The Mid-Atlantic Power Supply Association urged a Circuit Court judge yesterday to block electricity deregulation in metropolitan Baltimore because the current plan unfairly benefits the Baltimore Gas and Electric Co.
In a hearing before Baltimore Circuit Judge Albert J. Matricciani that lasted almost four hours, the trade group of power producers asked the court to force the Public Service Commission to revise the deregulation plan now in effect. The group said the PSC provided "no substantial evidence or analysis" in calculating the price of electricity or amount of money that Baltimore Gas and Electric Co. will be allowed to collect during the plan's six-year transition period.
MAPSA attorneys argued that as a result of the PSC's flawed settlement agreement, competitors will not be able to enter the Baltimore market or offer a comparable price for electricity that will allow them to make a profit because BGE was allowed rates that are too low.
"BGE continues to have 100 percent of the market," said Kenneth L. Wiseman, a Washington attorney representing MAPSA. "The legislature's goal was to create a competitive market. ... Alternate suppliers trying to enter this market will not be successful."
Deregulation started Aug. 5 after Matricciani lifted a last-minute stay - one of several MAPSA attempts to block the plan - that delayed its start in Baltimore and five surrounding counties.
BGE immediately gave its 1.1 million customers a 6.5 percent reduction in their electricity costs, a discount that will remain in force for six years.
At the heart of the issue is the amount of money BGE will be allowed to recover in "stranded costs," or compensation for money the utility spent on power plants that have subsequently declined in value. MAPSA argues that the $528 million BGE's customers will pay is 100 percent too high.
MAPSA also contends that the high stranded cost awarded to BGE allows it to set an artificially low price for electricity at 4.224 cents per kilowatt-hour - a level that competitors can't match without losing money.
MAPSA is accusing the PSC of adopting a deregulation plan drafted by BGE that heavily favors the Baltimore utility. Pointing to evidence recorded in PSC hearings and meetings, MAPSA introduced numbers that BGE filed to the commission vs. internal numbers that BGE used for stranded cost estimates.
The evidence showed that an internal analysis by BGE in January 1999 estimated the market value of its generating plants at just under $2.8 billion and the amount it should collect for stranded costs at $94 million.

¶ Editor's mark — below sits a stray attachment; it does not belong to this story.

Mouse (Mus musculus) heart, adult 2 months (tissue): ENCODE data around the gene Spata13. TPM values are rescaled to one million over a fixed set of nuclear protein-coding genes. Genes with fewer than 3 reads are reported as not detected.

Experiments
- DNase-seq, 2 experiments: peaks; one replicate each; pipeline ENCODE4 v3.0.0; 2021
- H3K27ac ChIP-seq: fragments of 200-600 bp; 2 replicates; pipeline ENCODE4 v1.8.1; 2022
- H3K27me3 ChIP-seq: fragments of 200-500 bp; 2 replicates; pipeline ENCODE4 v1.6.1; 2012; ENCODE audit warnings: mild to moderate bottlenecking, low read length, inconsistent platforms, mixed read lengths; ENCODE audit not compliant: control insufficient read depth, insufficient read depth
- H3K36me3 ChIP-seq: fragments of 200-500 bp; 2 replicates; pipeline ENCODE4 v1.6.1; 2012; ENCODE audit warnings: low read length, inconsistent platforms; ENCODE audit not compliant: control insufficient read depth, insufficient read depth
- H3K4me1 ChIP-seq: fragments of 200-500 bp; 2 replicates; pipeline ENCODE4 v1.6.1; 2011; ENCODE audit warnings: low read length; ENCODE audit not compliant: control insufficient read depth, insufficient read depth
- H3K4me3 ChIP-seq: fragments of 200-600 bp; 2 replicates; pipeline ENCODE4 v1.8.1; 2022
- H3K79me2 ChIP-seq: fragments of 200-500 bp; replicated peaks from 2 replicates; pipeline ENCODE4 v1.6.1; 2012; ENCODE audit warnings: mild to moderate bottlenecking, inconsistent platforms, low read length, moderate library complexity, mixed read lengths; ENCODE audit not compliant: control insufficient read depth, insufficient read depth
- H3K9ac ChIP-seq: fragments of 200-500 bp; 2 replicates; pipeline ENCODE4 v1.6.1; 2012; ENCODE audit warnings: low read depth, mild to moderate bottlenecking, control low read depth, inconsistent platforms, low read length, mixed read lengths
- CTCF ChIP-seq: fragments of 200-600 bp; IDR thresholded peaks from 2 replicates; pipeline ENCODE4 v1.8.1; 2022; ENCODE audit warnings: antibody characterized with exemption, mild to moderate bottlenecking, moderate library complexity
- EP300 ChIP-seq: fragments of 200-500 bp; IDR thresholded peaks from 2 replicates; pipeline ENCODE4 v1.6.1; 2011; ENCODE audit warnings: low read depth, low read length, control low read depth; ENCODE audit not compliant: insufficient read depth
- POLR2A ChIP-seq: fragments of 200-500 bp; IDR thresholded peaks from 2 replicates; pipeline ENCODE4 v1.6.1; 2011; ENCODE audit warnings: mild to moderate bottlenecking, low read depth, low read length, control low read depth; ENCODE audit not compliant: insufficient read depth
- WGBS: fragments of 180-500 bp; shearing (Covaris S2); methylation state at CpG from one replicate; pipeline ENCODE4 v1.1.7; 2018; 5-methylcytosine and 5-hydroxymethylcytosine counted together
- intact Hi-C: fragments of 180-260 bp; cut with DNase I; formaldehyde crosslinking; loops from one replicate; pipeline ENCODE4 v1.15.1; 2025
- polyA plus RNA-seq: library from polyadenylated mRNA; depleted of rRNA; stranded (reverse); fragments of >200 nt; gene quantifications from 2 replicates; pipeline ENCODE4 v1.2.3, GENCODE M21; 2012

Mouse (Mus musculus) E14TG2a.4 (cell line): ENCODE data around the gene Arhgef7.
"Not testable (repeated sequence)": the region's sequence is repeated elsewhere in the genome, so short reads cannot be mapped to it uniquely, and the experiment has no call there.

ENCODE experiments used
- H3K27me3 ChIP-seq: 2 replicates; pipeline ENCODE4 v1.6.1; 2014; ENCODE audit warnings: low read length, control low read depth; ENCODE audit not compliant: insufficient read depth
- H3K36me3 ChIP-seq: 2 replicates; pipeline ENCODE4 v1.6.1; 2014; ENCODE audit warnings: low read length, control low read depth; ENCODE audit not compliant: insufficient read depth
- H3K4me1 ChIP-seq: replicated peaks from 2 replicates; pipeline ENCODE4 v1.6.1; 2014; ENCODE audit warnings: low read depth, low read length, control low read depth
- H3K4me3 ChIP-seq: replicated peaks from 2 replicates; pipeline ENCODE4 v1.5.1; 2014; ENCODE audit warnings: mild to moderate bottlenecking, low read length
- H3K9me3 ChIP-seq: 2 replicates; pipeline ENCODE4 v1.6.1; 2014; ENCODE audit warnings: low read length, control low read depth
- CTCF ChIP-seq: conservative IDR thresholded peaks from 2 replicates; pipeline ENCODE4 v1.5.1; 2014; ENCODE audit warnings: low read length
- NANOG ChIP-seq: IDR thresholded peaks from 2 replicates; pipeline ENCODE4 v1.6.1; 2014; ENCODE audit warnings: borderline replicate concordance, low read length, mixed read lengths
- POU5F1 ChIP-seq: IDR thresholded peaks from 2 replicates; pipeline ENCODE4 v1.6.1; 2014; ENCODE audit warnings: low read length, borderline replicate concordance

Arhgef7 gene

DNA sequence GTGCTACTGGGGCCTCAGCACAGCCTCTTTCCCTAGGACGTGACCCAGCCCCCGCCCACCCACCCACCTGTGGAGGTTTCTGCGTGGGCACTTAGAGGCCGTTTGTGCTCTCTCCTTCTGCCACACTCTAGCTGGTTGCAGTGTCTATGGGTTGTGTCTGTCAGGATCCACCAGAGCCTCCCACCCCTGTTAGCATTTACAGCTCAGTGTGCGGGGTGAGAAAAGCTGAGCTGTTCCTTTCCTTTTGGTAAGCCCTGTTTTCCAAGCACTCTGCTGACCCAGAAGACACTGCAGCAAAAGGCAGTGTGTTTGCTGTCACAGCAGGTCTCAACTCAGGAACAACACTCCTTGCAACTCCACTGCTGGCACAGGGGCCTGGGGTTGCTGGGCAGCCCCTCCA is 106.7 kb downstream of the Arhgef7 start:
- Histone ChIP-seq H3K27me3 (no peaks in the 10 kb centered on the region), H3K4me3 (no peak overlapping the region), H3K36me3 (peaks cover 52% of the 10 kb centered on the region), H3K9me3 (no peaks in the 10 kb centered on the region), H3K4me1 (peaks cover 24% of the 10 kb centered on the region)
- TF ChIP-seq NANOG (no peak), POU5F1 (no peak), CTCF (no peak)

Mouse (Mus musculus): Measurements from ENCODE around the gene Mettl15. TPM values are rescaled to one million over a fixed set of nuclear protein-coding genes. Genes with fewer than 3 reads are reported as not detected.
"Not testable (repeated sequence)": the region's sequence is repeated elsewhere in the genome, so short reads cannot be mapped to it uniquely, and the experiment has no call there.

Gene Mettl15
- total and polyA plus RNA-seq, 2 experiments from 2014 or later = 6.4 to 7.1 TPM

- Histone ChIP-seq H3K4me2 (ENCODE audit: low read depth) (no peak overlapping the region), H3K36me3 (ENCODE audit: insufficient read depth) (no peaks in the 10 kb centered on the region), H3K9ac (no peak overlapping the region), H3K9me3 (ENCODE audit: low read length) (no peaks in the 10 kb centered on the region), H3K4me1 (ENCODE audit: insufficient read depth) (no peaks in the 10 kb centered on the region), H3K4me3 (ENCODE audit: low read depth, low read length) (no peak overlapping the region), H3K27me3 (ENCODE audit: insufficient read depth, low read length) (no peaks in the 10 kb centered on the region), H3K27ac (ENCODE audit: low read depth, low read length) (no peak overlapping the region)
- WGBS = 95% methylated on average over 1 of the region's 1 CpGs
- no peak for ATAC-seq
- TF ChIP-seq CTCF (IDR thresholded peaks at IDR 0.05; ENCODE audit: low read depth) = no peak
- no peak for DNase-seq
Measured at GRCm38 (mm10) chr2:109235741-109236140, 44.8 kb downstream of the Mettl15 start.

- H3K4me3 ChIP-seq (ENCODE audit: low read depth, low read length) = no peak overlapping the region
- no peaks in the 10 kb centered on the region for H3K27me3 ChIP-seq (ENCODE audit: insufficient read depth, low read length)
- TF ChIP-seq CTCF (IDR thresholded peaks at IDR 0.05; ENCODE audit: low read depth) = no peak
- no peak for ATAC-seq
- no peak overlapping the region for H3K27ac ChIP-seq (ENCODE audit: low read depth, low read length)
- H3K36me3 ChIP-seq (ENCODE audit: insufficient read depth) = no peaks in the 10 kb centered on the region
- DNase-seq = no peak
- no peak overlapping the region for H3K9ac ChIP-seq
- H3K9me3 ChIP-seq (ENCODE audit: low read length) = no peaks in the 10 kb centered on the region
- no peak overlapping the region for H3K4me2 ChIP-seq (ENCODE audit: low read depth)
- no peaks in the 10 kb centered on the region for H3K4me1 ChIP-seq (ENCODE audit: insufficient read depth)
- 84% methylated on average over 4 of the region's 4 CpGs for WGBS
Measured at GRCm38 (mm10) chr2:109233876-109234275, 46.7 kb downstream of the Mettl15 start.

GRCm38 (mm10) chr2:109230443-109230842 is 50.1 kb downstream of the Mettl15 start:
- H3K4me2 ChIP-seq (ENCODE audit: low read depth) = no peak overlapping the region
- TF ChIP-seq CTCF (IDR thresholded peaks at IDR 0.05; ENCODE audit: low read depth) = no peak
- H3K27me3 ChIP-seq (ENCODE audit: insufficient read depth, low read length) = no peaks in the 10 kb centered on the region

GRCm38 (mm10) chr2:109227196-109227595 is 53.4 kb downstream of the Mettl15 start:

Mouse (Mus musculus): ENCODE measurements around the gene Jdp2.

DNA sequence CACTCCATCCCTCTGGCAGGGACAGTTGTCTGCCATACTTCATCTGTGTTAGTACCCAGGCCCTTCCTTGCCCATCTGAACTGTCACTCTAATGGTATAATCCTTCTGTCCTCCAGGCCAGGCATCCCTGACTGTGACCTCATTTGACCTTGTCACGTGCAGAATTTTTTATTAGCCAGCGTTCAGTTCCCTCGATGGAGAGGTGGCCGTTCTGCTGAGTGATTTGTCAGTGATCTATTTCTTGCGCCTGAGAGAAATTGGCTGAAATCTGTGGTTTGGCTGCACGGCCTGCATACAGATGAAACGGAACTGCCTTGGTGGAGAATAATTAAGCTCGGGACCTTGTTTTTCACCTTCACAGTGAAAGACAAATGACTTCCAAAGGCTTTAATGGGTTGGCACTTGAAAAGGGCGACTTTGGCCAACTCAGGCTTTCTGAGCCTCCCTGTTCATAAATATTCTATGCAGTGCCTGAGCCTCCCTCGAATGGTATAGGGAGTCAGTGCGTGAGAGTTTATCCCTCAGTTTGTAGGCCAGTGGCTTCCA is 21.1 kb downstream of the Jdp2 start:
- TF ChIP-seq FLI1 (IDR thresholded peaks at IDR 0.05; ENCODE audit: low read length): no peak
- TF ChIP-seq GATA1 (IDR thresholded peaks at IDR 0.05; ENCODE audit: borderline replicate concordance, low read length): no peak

But in a filing with the PSC three months later, BGE claimed the market value of its generating plants was $2 billion. It also estimated that, as a result of the lower value, it was owed $897 million in stranded costs.
`BGE is owed nothing'
"The numbers speak for themselves," Wiseman said. "The commission said we're going to reject this evidence in its hearings. Given the disconnect between what BGE tells the public, and what BGE used for its own business planning purposes, our question is, why? We believe BGE is owed nothing at all in stranded costs because their market value estimates are very conservative."
But Robert S. Fleishman, vice president of corporate affairs and general counsel for Constellation Energy Group, which owns BGE, said MAPSA misinterpreted numbers that changed because of state tax laws. He also said those figures were derived from unrelated studies conducted for BGE.
"Things aren't always what they appear to be," Fleishman said after the hearing. "They're misinterpreting those numbers."
"MAPSA has repeatedly been given its day in court and its accusations have been disproved each time," he said. "Their figures don't add up and their arguments don't hold water. All they've done is throw up temporary legal roadblocks on the highway to electric competition."
Attorneys representing BGE, the PSC and the people's counsel called MAPSA's lawsuit a case of sour grapes.
They also criticized the association for waiting too long to challenge the expert testimony used to come up with the figures agreed upon in the settlement. They also accused MAPSA of trying to relitigate the settlement in court, which does not have the authority to revise the commission's order.
"MAPSA says they are here to lower rates for ratepayers, who are already getting that 6.5 percent rate reduction," argued Deborah E. Jennings of Piper Marbury Rudnick & Wolfe, which is representing BGE. "What they're actually here to argue is that the deal was not as favorable as they had hoped."
Small benefit to residents
"The evidentiary base is substantial. ... There is a two-year accumulation of records, studies and testimony," Jennings said.
In urging the court to affirm the PSC's order, People's Counsel Michael J. Travieso argued, "The legislature understood that small customers - residential users - might not benefit from deregulation. In their wisdom, they mandated a rate reduction and price cap. Thank God they did that."
Travieso, whose agency represents residential consumers before the PSC, noted that utility prices in San Diego have more than doubled since the start of deregulation. "My point is that the [Maryland] legislature had the wisdom to understand that the transition to a competitive market will take some time. ... Competition doesn't automatically determine that prices will go down."
Matricciani is expected to issue a ruling within a few weeks.